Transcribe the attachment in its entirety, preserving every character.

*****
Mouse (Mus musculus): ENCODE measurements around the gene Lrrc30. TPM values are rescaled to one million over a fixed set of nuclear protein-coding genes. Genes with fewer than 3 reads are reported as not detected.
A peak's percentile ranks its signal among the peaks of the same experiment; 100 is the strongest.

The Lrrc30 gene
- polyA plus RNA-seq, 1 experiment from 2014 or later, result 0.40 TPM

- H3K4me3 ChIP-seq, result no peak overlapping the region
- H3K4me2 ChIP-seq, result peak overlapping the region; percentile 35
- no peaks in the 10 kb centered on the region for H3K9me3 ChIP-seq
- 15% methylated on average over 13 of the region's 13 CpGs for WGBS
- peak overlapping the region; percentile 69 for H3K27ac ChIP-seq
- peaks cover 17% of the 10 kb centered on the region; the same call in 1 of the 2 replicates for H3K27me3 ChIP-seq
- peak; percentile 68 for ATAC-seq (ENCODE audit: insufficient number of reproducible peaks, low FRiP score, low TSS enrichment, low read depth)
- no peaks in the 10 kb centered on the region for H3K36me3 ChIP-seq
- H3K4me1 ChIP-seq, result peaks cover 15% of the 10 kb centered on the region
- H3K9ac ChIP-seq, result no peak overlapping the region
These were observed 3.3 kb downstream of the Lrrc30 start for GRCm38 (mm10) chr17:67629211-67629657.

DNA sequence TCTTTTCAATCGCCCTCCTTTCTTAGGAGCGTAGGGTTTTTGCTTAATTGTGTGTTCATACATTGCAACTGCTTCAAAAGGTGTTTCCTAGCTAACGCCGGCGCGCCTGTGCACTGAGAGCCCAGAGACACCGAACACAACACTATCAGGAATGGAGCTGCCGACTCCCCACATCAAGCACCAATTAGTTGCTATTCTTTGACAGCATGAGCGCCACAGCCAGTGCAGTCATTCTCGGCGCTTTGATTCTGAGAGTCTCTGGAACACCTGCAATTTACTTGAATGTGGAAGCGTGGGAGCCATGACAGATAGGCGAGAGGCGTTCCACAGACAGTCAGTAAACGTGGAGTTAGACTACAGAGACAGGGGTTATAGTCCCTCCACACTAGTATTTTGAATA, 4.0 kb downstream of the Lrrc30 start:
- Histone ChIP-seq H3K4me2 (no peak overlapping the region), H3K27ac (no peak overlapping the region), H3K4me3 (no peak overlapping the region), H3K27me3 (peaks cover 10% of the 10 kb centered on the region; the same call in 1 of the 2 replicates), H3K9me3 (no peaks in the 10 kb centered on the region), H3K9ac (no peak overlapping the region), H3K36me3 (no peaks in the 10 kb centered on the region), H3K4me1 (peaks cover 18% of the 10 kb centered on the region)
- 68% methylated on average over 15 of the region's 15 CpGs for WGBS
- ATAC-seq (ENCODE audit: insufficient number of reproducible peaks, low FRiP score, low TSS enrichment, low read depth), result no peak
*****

Mouse (Mus musculus): ENCODE measurements around the gene Lrrc30. TPM values are rescaled to one million over a fixed set of nuclear protein-coding genes. Genes with fewer than 3 reads are reported as not detected.
A peak's percentile ranks its signal among the peaks of the same experiment; 100 is the strongest.

The Lrrc30 gene
- polyA plus RNA-seq, 1 experiment from 2014 or later, result 0.40 TPM

- H3K4me3 ChIP-seq, result no peak overlapping the region
- H3K4me2 ChIP-seq, result peak overlapping the region; percentile 35
- no peaks in the 10 kb centered on the region for H3K9me3 ChIP-seq
- 15% methylated on average over 13 of the region's 13 CpGs for WGBS
- peak overlapping the region; percentile 69 for H3K27ac ChIP-seq
- peaks cover 17% of the 10 kb centered on the region; the same call in 1 of the 2 replicates for H3K27me3 ChIP-seq
- peak; percentile 68 for ATAC-seq (ENCODE audit: insufficient number of reproducible peaks, low FRiP score, low TSS enrichment, low read depth)
- no peaks in the 10 kb centered on the region for H3K36me3 ChIP-seq
- H3K4me1 ChIP-seq, result peaks cover 15% of the 10 kb centered on the region
- H3K9ac ChIP-seq, result no peak overlapping the region
These were observed 3.3 kb downstream of the Lrrc30 start for GRCm38 (mm10) chr17:67629211-67629657.

DNA sequence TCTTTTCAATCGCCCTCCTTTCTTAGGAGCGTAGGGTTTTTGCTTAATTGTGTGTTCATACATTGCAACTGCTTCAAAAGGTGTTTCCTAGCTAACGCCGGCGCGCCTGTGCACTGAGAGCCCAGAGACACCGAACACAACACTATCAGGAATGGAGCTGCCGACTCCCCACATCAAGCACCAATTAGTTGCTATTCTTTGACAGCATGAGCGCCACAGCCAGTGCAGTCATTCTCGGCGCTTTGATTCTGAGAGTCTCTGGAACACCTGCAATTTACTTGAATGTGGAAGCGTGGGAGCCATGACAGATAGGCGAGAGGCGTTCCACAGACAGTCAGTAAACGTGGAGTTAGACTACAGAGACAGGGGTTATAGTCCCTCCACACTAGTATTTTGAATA, 4.0 kb downstream of the Lrrc30 start:
- Histone ChIP-seq H3K4me2 (no peak overlapping the region), H3K27ac (no peak overlapping the region), H3K4me3 (no peak overlapping the region), H3K27me3 (peaks cover 10% of the 10 kb centered on the region; the same call in 1 of the 2 replicates), H3K9me3 (no peaks in the 10 kb centered on the region), H3K9ac (no peak overlapping the region), H3K36me3 (no peaks in the 10 kb centered on the region), H3K4me1 (peaks cover 18% of the 10 kb centered on the region)
- 68% methylated on average over 15 of the region's 15 CpGs for WGBS
- ATAC-seq (ENCODE audit: insufficient number of reproducible peaks, low FRiP score, low TSS enrichment, low read depth), result no peak